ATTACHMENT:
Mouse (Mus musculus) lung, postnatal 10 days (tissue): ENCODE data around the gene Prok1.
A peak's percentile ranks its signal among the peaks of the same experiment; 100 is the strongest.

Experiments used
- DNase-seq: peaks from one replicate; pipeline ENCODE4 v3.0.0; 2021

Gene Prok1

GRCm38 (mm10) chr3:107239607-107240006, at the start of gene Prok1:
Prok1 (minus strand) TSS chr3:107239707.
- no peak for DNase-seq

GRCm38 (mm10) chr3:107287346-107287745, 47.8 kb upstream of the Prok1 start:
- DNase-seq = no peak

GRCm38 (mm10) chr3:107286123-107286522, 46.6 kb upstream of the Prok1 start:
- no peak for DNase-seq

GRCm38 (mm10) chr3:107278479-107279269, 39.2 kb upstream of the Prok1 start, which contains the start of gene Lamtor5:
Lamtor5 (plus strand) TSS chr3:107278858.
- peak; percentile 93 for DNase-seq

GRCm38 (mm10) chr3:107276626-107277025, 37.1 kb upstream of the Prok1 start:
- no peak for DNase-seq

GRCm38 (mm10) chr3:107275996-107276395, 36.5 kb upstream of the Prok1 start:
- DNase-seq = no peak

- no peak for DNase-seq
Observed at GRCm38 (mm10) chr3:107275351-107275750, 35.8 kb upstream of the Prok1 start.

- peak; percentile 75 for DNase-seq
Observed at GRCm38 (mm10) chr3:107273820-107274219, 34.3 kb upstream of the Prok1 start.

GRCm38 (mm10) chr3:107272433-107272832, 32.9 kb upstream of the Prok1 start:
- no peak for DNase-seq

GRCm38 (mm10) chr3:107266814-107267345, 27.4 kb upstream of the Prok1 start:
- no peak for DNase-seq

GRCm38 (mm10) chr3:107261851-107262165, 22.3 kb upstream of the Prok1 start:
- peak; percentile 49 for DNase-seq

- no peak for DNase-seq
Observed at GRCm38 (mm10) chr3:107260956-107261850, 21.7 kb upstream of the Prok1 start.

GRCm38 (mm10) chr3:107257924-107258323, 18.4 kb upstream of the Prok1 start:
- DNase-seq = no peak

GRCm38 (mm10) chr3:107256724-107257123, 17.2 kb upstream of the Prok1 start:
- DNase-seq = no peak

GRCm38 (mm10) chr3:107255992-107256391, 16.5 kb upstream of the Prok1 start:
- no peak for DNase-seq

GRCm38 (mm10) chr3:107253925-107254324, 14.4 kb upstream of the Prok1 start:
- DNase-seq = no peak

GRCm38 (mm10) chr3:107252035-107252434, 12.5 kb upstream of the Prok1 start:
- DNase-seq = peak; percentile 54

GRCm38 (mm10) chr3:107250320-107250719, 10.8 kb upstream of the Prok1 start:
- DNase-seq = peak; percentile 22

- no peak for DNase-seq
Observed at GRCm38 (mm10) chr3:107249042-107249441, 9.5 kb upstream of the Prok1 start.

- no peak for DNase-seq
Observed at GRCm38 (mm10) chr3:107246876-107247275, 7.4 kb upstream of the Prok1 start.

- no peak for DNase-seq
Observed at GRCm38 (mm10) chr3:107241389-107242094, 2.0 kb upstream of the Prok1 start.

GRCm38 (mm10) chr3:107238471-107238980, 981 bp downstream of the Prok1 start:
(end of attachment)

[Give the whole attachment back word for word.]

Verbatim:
Mouse (Mus musculus) lung, postnatal 10 days (tissue): ENCODE data around the gene Prok1.
A peak's percentile ranks its signal among the peaks of the same experiment; 100 is the strongest.

Experiments used
- DNase-seq: peaks from one replicate; pipeline ENCODE4 v3.0.0; 2021

Gene Prok1

GRCm38 (mm10) chr3:107239607-107240006, at the start of gene Prok1:
Prok1 (minus strand) TSS chr3:107239707.
- no peak for DNase-seq

GRCm38 (mm10) chr3:107287346-107287745, 47.8 kb upstream of the Prok1 start:
- DNase-seq = no peak

GRCm38 (mm10) chr3:107286123-107286522, 46.6 kb upstream of the Prok1 start:
- no peak for DNase-seq

GRCm38 (mm10) chr3:107278479-107279269, 39.2 kb upstream of the Prok1 start, which contains the start of gene Lamtor5:
Lamtor5 (plus strand) TSS chr3:107278858.
- peak; percentile 93 for DNase-seq

GRCm38 (mm10) chr3:107276626-107277025, 37.1 kb upstream of the Prok1 start:
- no peak for DNase-seq

GRCm38 (mm10) chr3:107275996-107276395, 36.5 kb upstream of the Prok1 start:
- DNase-seq = no peak

- no peak for DNase-seq
Observed at GRCm38 (mm10) chr3:107275351-107275750, 35.8 kb upstream of the Prok1 start.

- peak; percentile 75 for DNase-seq
Observed at GRCm38 (mm10) chr3:107273820-107274219, 34.3 kb upstream of the Prok1 start.

GRCm38 (mm10) chr3:107272433-107272832, 32.9 kb upstream of the Prok1 start:
- no peak for DNase-seq

GRCm38 (mm10) chr3:107266814-107267345, 27.4 kb upstream of the Prok1 start:
- no peak for DNase-seq

GRCm38 (mm10) chr3:107261851-107262165, 22.3 kb upstream of the Prok1 start:
- peak; percentile 49 for DNase-seq

- no peak for DNase-seq
Observed at GRCm38 (mm10) chr3:107260956-107261850, 21.7 kb upstream of the Prok1 start.

GRCm38 (mm10) chr3:107257924-107258323, 18.4 kb upstream of the Prok1 start:
- DNase-seq = no peak

GRCm38 (mm10) chr3:107256724-107257123, 17.2 kb upstream of the Prok1 start:
- DNase-seq = no peak

GRCm38 (mm10) chr3:107255992-107256391, 16.5 kb upstream of the Prok1 start:
- no peak for DNase-seq

GRCm38 (mm10) chr3:107253925-107254324, 14.4 kb upstream of the Prok1 start:
- DNase-seq = no peak

GRCm38 (mm10) chr3:107252035-107252434, 12.5 kb upstream of the Prok1 start:
- DNase-seq = peak; percentile 54

GRCm38 (mm10) chr3:107250320-107250719, 10.8 kb upstream of the Prok1 start:
- DNase-seq = peak; percentile 22

- no peak for DNase-seq
Observed at GRCm38 (mm10) chr3:107249042-107249441, 9.5 kb upstream of the Prok1 start.

- no peak for DNase-seq
Observed at GRCm38 (mm10) chr3:107246876-107247275, 7.4 kb upstream of the Prok1 start.

- no peak for DNase-seq
Observed at GRCm38 (mm10) chr3:107241389-107242094, 2.0 kb upstream of the Prok1 start.

GRCm38 (mm10) chr3:107238471-107238980, 981 bp downstream of the Prok1 start: